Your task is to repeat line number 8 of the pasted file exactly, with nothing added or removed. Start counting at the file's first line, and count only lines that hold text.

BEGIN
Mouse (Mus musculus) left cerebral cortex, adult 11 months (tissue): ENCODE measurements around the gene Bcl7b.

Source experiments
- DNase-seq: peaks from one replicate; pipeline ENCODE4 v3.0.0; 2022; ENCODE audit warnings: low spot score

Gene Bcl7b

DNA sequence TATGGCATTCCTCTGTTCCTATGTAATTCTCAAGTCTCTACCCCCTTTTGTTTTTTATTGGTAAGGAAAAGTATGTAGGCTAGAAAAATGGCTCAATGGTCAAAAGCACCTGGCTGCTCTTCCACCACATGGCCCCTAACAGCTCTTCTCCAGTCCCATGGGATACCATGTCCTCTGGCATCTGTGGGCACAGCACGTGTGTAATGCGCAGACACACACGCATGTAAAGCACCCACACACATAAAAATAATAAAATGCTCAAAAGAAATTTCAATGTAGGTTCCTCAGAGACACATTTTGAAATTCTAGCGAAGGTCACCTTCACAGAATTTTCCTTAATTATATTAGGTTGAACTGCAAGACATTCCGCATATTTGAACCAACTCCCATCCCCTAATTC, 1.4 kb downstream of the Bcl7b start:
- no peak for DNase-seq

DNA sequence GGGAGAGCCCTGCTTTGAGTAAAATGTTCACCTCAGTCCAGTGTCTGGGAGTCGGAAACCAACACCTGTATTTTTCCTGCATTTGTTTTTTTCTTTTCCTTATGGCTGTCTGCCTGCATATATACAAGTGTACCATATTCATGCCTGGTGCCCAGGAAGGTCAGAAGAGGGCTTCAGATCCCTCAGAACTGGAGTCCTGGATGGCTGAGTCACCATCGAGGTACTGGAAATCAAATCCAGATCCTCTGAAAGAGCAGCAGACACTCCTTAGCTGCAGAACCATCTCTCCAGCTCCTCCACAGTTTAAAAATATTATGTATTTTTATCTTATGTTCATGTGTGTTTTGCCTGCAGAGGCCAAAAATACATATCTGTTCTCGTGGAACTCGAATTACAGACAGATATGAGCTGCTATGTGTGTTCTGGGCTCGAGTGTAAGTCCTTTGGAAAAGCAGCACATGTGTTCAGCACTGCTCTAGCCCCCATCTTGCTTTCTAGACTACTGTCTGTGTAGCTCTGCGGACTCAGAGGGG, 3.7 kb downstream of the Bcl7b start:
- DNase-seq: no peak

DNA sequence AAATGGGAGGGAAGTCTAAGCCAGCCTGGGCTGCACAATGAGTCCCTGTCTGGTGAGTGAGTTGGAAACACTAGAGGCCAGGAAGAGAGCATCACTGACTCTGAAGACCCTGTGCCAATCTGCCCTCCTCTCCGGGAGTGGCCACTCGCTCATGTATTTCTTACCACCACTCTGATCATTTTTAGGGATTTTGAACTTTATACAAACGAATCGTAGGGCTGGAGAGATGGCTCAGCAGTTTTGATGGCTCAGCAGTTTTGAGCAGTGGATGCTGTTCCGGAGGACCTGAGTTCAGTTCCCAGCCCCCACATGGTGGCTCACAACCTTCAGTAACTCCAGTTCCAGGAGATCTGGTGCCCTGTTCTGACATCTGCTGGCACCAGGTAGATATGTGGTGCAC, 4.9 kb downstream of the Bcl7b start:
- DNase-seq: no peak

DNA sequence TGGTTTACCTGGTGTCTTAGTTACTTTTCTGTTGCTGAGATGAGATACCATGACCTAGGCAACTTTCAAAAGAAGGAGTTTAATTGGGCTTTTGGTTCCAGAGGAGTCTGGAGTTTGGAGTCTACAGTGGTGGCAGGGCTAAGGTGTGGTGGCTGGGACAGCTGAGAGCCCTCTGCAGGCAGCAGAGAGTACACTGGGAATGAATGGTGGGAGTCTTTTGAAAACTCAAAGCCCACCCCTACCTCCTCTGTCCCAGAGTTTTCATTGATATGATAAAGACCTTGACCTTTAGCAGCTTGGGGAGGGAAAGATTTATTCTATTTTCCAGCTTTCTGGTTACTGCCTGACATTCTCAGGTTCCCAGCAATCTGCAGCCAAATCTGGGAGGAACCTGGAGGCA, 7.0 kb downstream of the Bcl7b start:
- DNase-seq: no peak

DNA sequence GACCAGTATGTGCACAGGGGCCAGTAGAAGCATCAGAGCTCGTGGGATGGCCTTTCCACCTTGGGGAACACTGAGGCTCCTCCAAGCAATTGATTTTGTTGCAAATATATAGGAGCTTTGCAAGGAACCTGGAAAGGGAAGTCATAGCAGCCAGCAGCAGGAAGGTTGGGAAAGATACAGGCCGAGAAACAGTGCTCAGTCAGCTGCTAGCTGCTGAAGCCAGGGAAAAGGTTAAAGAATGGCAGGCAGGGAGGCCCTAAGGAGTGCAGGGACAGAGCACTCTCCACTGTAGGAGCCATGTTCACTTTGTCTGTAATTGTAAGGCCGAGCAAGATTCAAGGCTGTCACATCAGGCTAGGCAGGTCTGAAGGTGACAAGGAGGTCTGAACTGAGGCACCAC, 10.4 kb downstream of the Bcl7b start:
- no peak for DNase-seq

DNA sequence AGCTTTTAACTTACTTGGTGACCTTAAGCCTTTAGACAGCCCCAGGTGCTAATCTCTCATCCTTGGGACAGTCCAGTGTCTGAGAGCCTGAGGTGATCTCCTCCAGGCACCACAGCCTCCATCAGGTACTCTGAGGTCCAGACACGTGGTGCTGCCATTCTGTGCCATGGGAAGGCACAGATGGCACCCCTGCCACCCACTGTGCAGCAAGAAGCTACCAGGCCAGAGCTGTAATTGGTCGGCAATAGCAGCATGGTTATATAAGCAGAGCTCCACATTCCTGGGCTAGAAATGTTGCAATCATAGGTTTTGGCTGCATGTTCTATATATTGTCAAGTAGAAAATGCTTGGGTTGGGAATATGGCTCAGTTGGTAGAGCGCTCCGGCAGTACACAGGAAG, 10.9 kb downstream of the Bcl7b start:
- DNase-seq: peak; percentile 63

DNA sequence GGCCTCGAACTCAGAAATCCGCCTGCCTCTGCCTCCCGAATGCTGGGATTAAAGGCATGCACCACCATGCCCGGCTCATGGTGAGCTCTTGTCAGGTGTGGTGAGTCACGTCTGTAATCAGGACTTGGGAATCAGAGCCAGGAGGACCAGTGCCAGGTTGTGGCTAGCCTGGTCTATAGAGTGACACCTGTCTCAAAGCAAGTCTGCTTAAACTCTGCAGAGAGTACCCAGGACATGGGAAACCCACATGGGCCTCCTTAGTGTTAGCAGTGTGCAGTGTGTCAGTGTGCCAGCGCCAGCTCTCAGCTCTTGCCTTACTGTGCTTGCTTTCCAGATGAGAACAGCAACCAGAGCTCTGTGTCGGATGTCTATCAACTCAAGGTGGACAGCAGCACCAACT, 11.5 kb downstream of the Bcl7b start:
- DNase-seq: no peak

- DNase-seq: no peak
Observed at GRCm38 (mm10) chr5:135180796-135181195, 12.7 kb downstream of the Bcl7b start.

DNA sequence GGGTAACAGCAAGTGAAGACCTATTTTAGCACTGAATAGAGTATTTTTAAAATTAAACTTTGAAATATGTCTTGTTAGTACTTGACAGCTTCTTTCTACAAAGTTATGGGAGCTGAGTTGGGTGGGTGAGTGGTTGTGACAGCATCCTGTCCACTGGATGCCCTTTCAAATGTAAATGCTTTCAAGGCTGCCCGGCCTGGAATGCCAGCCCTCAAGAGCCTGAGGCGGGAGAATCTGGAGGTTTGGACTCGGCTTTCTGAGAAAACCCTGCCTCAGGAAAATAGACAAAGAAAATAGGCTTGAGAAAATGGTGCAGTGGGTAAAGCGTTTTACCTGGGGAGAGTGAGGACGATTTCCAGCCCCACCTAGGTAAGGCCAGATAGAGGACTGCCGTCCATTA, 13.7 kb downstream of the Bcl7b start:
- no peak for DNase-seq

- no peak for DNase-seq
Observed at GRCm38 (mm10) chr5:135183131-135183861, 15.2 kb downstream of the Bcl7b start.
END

- DNase-seq: no peak